Since I went public with my pregnancy with Andrew, I have been surprised - to say the least - at the comments I have heard in response. I think - I hope - that the overwhelming intent is to be compassionate and supportive, yet the comments received don't always have that underlying meaning. This is one of several posts in which I plan to address some of the more common responses I have received to being an expecting special needs mom.
People can be nosy.
Brian and I dated about 7 years before we got married. In that time, I heard one question quite frequently...
When are you getting married?
Well, we did get married in our own time; we were babies in our mid-20s, so we weren't looking to rush into marriage! Then the next question came...
When are you going to start a family?
It wasn't 7 years this time, but after 3 years we had Jack. And it was around the time of Jack's 1st birthday that we got yet another question...
So, when are you going to give Jack a baby brother or sister?
Realistically, we weren't ready for more children at that time. We didn't have a name for Jack's challenges quite yet, and we were still being convinced by doctors that it was something he'd outgrow with time. After a year of dealing with Jack's frequent vomiting, we were tired. We wanted to wait until Jack got a little older before adding to our family.
Then came Jack's 2nd birthday and his autism diagnosis. And suddenly, the questions just...vanished. No longer did people wonder when we would add to our family. At that point, it was almost just assumed - by most people - that we would not.
Here's the thing; we're human. We always imagined having 2 children and we wanted Jack to have a sibling. Jack's special needs seemed to be a silly reason to deny him that and our family its completion.
Yet, when people see us as an autism family with a child diagnosed with multiple special needs, I think people see one thing only - bad genes. I'm not denying that; certainly Jack did get a not-so-great roll of the genetic dice. He's not autistic or hypotonic or anything else for any other reason other than it was what was written in his genetic code. I have to imagine that some of that - but possibly not all - is inherited from Brian and I.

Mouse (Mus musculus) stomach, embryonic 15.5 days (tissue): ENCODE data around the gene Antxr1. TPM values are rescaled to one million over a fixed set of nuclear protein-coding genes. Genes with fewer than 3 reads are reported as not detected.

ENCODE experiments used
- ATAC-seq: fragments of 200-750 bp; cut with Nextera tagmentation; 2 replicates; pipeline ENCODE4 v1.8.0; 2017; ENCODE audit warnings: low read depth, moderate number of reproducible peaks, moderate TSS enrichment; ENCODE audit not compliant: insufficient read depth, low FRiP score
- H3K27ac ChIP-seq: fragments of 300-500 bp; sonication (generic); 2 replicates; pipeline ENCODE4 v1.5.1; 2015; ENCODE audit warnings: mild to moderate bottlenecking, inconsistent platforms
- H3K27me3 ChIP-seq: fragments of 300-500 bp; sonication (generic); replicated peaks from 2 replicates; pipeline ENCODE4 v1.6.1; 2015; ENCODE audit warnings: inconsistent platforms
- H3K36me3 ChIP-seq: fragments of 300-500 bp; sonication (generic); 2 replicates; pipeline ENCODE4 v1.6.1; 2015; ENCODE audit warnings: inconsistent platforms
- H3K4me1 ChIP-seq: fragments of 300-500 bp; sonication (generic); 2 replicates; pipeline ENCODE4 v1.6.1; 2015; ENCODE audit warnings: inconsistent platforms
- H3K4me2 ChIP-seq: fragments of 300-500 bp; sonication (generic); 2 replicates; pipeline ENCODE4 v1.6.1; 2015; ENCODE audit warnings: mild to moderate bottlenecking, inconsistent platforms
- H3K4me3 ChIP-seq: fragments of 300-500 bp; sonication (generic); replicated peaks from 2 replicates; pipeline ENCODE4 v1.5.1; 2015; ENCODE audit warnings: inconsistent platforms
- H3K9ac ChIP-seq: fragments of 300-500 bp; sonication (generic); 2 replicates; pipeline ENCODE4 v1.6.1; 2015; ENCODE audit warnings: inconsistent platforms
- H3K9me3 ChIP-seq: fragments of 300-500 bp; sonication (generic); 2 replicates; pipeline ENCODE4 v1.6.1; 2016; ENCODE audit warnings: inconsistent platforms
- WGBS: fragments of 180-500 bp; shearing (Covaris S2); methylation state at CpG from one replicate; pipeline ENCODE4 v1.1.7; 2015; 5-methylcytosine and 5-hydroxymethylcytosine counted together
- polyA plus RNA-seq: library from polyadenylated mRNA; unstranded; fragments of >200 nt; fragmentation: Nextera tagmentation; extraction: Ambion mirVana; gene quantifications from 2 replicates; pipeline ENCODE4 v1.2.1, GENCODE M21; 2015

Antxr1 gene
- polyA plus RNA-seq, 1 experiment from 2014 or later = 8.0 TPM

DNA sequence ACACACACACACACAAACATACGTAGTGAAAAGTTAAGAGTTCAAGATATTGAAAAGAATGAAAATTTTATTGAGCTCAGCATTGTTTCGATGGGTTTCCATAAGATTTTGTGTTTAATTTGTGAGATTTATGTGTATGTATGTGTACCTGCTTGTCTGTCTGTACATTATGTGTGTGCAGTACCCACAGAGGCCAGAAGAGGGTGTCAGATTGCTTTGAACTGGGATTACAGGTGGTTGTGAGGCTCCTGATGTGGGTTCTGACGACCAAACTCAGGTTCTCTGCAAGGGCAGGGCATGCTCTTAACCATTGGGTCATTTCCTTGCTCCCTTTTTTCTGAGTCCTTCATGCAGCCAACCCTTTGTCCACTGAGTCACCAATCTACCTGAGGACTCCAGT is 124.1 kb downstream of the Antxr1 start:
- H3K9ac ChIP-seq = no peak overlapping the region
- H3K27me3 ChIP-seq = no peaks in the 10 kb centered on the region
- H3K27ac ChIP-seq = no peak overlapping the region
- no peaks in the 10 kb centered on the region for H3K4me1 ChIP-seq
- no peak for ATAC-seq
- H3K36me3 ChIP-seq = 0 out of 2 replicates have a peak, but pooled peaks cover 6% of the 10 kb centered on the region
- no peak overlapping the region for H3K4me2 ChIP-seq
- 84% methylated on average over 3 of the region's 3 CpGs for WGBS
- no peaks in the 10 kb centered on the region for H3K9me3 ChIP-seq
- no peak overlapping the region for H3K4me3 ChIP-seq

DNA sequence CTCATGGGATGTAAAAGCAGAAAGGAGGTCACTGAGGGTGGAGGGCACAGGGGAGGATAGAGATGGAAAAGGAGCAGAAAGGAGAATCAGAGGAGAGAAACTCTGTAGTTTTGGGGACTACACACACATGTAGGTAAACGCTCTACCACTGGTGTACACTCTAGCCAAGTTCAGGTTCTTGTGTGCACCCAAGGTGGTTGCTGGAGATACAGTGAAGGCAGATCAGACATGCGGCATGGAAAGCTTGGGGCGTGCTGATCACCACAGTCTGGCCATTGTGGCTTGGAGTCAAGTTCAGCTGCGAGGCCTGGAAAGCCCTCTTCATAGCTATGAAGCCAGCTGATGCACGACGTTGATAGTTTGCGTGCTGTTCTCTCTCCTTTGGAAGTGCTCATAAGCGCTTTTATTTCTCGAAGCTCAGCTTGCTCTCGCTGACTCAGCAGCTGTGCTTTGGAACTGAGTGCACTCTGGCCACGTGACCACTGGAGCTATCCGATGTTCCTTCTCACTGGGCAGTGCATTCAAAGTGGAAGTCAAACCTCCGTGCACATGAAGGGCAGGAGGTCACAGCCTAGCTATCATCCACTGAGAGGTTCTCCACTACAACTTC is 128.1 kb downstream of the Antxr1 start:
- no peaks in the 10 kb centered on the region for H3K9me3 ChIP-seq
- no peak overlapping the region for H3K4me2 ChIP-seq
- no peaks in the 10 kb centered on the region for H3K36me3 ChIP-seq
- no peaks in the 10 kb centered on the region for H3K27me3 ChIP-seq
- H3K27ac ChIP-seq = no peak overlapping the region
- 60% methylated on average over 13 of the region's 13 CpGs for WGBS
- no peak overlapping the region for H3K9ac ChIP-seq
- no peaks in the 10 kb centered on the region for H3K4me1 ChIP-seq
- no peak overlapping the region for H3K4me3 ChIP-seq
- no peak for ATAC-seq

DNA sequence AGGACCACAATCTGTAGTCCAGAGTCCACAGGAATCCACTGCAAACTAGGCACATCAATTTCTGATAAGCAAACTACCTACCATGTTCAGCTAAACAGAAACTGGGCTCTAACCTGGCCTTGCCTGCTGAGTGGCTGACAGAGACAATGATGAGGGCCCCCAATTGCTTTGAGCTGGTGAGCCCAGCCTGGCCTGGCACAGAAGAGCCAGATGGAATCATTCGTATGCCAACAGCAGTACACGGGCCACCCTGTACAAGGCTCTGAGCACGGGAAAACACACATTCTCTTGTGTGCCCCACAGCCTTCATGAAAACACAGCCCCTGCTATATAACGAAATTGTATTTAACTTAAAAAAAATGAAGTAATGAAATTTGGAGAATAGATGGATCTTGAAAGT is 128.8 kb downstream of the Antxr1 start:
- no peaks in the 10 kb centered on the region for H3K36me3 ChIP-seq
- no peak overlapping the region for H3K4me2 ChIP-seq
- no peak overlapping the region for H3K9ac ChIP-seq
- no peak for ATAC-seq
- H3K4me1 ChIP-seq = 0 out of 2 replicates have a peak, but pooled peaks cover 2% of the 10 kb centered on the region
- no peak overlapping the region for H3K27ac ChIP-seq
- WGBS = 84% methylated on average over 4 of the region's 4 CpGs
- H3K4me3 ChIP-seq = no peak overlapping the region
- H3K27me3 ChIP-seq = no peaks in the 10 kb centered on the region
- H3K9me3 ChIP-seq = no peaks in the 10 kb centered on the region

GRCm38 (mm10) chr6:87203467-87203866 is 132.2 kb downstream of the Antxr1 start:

Thus, I think our decision to have another child produces one of two reactions from other people:
Why in God's name would you have more kids if others might be at risk of having the same challenges as Jack?
You are so incredibly brave for having another child knowing that child could also be disabled!
Honestly, I find both responses annoying. Here's why...
For the former, why should having one special needs child mean that I should permanently close up the reproductive shop? Some people quote the commitment (Could you care for two like Jack?!?), or finances (Could you afford it?), or even the burden on social services (You're having another child that MY taxpayer dollars might have to support through special education funding and Medicaid coverage!).
It's these people who really bother me the most. People ask similar questions of families having multiples, too. I imagine that our answers are similar...we just do it.
That's right. When people ask me how I manage to raise a child with special needs, I respond that I just do...and that they could as well. There is nothing special about me. I'm not SuperMom. I have good days and bad days. I have days when I phone it in as a Mom and others when I'm a rock star.